• Pulmonary changes
– Hepatic hydrothorax
• Seen in 5-10% of ESLD patients
• Pleural effusion from transfer of ascitic fluid
through diaphragmatic defects
• Treated by sodium restriction, diuretics
and/or thoracentesis
Pathophysiology of ESLD
• Pulmonary changes
– Pulmonary hypertension
• Seen in <5% of ESLD patients
• Defined as mean pulmonary artery pressure (MPAP)
>25mmHg and increased pulmonary vascular resistance
– Patients with MPAP >35mmHg have increased
perioperative morbidity/mortality
– Patients with MPAP >50mmHg, at VAPHS, are not transplant
candidates secondary to greatly increased mortality
• Etiology not well understood
Pulmonary Hypertension
• Avoid physiologic conditions that increase
pulmonary vascular resistance, as acute
right-sided heart failure can result
– Hypoxemia
– Hypercapnia
– Acidosis
• Important to remember during monitored
anesthesia care (MAC) cases
Pathophysiology of ESLD
• Renal changes
– Impaired free water and sodium excretion
– Decreased renal perfusion and glomerular
filtration rate (GFR)
– Vasodilation, which effectively reduces plasma
volume, leads to sympathetic nervous system
activation of the renin-angiotension-aldosterone
pathway, resulting in enhanced sodium and free
water resorption
Pathophysiology of ESLD
• Renal changes lead to development of
– Edema
– Ascites
• Long term decrease in renal perfusion and
GFR can lead to hepatorenal syndrome (HRS)
– HRS occurs in up to 10% of patients with ESLD
– Functionally HRS is a pre-renal phenomenon
whose hallmark is intense renal
Hepatorenal Syndrome (HRS)
• Type I
– Progressive oliguria with rapidly rising creatinine
– Often follows an episode of spontaneous
bacterial peritonitis (SBP)
– Poor outcome – median survival < 1 month
without intervention
– Treatment with albumin, octreotide, and
midodrine has shown some promise
Hepatorenal Syndrome (HRS)
• Type II
– Usually seen in patients with refractory ascites
– Renal impairment is usually more mild than type I
– Clinical course is far less progressive than type I
Pathophysiology of ESLD
• Ascites
– Common complication of ESLD; in fact, nearly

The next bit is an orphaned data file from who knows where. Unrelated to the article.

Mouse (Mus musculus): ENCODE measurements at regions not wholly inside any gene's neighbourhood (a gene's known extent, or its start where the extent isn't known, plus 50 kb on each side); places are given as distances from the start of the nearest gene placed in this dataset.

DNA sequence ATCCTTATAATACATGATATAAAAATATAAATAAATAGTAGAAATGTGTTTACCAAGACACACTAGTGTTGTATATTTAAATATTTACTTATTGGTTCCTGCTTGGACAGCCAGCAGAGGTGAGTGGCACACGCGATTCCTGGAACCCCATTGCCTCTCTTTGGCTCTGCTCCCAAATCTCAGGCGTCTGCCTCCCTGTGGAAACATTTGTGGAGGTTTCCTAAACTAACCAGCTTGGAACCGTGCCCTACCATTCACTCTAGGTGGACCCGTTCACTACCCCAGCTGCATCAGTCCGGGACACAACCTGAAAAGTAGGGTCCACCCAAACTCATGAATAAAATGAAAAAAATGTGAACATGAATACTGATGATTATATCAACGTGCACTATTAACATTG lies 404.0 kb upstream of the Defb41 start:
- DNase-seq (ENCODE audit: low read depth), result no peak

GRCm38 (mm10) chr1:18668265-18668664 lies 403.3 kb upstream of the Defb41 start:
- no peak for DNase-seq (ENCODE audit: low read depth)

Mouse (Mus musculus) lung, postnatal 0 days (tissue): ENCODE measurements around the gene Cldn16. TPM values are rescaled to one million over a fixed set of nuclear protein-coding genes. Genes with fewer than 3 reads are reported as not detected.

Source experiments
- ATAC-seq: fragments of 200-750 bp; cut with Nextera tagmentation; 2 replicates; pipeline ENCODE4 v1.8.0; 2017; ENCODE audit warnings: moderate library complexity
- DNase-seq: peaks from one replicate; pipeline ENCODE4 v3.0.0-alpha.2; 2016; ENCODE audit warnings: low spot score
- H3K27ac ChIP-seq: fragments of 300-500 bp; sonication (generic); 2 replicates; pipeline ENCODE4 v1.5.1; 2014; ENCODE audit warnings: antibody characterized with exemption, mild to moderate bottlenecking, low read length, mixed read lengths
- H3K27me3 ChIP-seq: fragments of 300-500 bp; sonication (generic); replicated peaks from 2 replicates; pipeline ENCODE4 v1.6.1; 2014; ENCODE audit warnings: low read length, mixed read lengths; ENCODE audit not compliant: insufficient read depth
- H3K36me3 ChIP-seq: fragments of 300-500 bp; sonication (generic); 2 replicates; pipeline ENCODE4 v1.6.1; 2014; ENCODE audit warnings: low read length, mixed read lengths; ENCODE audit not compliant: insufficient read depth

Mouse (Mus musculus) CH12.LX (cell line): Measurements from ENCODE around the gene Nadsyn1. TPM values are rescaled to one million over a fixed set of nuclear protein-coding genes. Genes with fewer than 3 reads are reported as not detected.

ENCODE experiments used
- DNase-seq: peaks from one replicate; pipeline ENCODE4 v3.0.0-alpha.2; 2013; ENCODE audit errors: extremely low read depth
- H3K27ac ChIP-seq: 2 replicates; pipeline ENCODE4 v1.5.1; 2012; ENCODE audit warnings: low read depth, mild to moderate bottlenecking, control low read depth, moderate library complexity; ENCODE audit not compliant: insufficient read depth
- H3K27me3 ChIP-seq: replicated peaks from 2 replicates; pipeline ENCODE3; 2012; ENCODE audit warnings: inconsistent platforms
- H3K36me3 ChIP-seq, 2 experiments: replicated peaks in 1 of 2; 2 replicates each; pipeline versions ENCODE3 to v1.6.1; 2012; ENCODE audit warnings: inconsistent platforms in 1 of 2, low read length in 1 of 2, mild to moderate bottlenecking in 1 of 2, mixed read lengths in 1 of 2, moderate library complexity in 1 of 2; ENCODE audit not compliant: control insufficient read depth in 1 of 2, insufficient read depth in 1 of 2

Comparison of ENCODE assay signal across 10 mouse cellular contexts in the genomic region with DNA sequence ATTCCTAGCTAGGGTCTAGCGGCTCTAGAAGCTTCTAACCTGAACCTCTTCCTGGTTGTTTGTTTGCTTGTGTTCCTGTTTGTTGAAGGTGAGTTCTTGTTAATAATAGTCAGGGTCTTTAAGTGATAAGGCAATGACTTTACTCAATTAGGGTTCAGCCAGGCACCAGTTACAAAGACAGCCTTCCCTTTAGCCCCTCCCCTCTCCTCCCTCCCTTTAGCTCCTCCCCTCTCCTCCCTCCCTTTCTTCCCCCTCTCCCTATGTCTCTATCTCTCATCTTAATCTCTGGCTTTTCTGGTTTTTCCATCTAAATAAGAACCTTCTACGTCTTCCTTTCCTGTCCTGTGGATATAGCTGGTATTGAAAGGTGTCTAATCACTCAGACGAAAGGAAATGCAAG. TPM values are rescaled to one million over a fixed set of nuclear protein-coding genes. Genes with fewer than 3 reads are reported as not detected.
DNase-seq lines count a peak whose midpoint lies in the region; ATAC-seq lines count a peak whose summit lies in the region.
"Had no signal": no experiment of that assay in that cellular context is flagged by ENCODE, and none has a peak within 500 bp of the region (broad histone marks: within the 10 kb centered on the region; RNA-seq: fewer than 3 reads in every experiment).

50% of patients develop ascites within 10
years of initial diagnosis
– Significant associated mortality – nearly 50% of
patients die within 3 years of onset of ascites
– Etiology complex, multifactorial and not
completely understood
• Portal hypertension
• Sodium, water retention
Pathophysiology of ESLD
• Ascites
– Treatment
• Sodium restriction and diuretics (spironolactone)
• Refractory cases treated with repeated large-volume
paracentesis and volume expanders, usually albumin
• Transjugular intrahepatic portosystemic shunt (TIPS)
also can be used for refractory ascites, but it has not
been shown to improve survival compared to repeat
Anesthesia and ESLD
• Preoperative preparation should focus on
optimizing liver-related pathology (if possible)
– Volume status
– Coagulation – parenteral vitamin K if INR elevated
– Renal function
– Electrolyte imbalance
– Nutritional status
Anesthesia and ESLD
• Medications should be scrutinized in the
preoperative period, as there are a large
number that can cause or worsen
underlying hepatic dysfunction
– Acetaminophen
– Isoniazid
– Methyldopa
– Phenytoin
– Indomethacin
Anesthesia and ESLD
• Administration of anesthesia decreases liver
blood flow via changes in hepatic perfusion
pressure and/or splanchnic vascular resistance
• Physiologic reserve is decreased patients
with ESLD
• Perioperative morbidity and mortality in
patients undergoing all but minor
procedures is increased
Child-Pugh Classification System
Child-Pugh Class and Mortality
• Thirty day mortality in patients undergoing
either cholecystectomy, hernia repair, GI or
miscellaneous surgery; 25% were emergencies
– Class A – 10%
– Class B – 30%
– Class C – 80%
• Highest mortality in GI and emergent
Child-Pugh Class and Mortality
• Three month mortality for patients
hospitalized with liver complications,
but not undergoing surgery
– Class A – 4%
– Class B – 14%
– Class C – 50%
Model for End-Stage Liver Disease
(MELD) Score
• Originally developed to predict survival in
patients with portal hypertension undergoing
elective TIPS procedures
• Found to be an accurate predictor of survival
in patients with a variety of liver diseases
• Adopted in 2002 as the rank list criteria for
liver transplantation by the United Network of
Organ Sharing (UNOS), replacing
Model for End-Stage Liver Disease
(MELD) Score
• Resulted in an almost 15% reduction in
mortality on the waiting list
• Median waiting time also decreased, about
35%, from 656 to 416 days
• While it accurately estimates mortality on the
waiting list, MELD does not correlate well with
mortality following liver transplantation
MELD Score
Anesthesia and ESLD
• Perioperative mortality calculator
– http://www.mayoclinic.org/medicalprofessionals/model-end-stage-liver-disease/postoperative-mortality-risk-patients-cirrhosis